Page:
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Four cairns 310m south of Horn's Cross forming part of a cairn cemetery on Holne Ridge

A Scheduled Monument in Holne, Devon

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Coordinates

Latitude: 50.5213 / 50°31'16"N

Longitude: -3.879 / 3°52'44"W

OS Eastings: 266898.56482

OS Northings: 70747.728539

OS Grid: SX668707

Mapcode National: GBR Q8.WKBY

Mapcode Global: FRA 27RP.BN4

Entry Name: Four cairns 310m south of Horn's Cross forming part of a cairn cemetery on Holne Ridge

Scheduled Date: 24 January 2001

Source: Historic England

Source ID: 1019272

English Heritage Legacy ID: 28769

County: Devon

Civil Parish: Holne

Traditional County: Devon

Lieutenancy Area (Ceremonial County): Devon

Church of England Parish: Holne St Mary the Virgin

Church of England Diocese: Exeter

Details

The monument, which falls into four areas of protection, includes four cairns
forming part of a cairn cemetery or cairnfield, situated on a gentle north
facing slope of Holne Ridge overlooking the valley of River Dart. The southern
cairn survives as a 16.5m long by 14m wide mound standing up to 1.4m high. A
pit in the north western side of the cairn represents the site of a partial
early undocumented investigation. The second cairn lies north of the first and
is of the ring type. It survives as a 4m wide rubble bank standing up to 0.9m
high surrounding an internal area measuring 11.9m in diameter. The remaining
two cairns lie to the north west. The closest one to the ring cairn is 4m in
diameter and stands up to 0.8m high, whilst the northern one is 6m in diameter
and 0.7m high. A small pit in the centre of the latter cairn represents the
site of an early undocumented investigation.

MAP EXTRACT
The site of the monument is shown on the attached map extract.
It includes a 2 metre boundary around the archaeological features,
considered to be essential for the monument's support and preservation.

Source: Historic England

Reasons for Scheduling

Dartmoor is the largest expanse of open moorland in southern Britain and,
because of exceptional conditions of preservation, it is also one of the most
complete examples of an upland relict landscape in the whole country. The
great wealth and diversity of archaeological remains provide direct evidence
for human exploitation of the Moor from the early prehistoric period onwards.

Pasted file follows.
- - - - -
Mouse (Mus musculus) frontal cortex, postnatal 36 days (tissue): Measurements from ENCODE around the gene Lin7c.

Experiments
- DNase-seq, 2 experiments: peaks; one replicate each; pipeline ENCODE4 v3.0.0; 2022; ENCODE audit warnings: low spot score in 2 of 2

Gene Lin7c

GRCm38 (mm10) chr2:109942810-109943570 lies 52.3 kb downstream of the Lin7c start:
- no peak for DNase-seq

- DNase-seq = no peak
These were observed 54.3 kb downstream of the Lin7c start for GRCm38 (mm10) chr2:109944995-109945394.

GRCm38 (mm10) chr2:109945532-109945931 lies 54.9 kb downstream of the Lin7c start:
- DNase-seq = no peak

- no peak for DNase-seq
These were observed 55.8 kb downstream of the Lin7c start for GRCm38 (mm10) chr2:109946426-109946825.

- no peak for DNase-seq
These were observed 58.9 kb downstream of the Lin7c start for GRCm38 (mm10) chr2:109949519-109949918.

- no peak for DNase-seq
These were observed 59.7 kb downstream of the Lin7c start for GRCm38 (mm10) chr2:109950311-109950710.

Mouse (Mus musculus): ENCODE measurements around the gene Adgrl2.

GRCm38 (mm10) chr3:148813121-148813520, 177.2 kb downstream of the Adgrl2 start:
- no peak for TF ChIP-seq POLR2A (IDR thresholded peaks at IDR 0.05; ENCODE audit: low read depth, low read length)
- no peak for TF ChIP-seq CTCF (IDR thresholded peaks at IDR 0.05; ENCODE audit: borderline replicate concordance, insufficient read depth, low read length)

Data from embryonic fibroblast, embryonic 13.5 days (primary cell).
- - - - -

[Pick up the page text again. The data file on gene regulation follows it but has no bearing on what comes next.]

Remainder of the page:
The well-preserved and often visible relationship between settlement sites,
land boundaries, trackways, ceremonial and funerary monuments as well as later
industrial remains, gives significant insights into successive changes in the
pattern of land use through time. Cairnfields are concentrations of three or
more cairns sited within close proximity to one another; they may consist of
burial cairns or cairns built with stone cleared from the land surface
(clearance cairns). Round funerary cairns were constructed during the Bronze
Age (c.2000-700 BC) and consisted of earthen or rubble mounds, sometimes
ditched, which covered single or multiple burials. Often occupying prominent
locations, they are a major visual element in the modern landscape. The
considerable variation in the size of cairnfields and their longevity as a
monument type provide important information on the diversity of beliefs and
social organisation amongst early prehistoric communities. They are
particularly representative of their period and a substantial proportion of
surviving examples are considered worthy of protection.

Despite early undocumented investigation of at least two of the cairns,
the four cairns 310m south of Horn's Cross forming part of a cairn cemetery on
Holne Ridge survive well and contain important archaeological and
environmental information relating to the monument and the landscape in which
it was built.
These cairns form part of a group of visually impressive cairns situated
on high ground overlooking the largest and best preserved Bronze Age coaxial
field system on the Moor. The ring cairn is one of only 250-500 known examples
nationally.

Source: Historic England

Sources

Books and journals
RCHME, , Holne Moor Survey carried out for DNPA, (1966)
RCHME, , Holne Moor Survey carried out for DNPA, (1966)
Other
Devon County Sites and Monuments Register, SX67SE83, (1985)
Devon County Sites and Monuments Register, SX67SE84, (1993)

Source: Historic England

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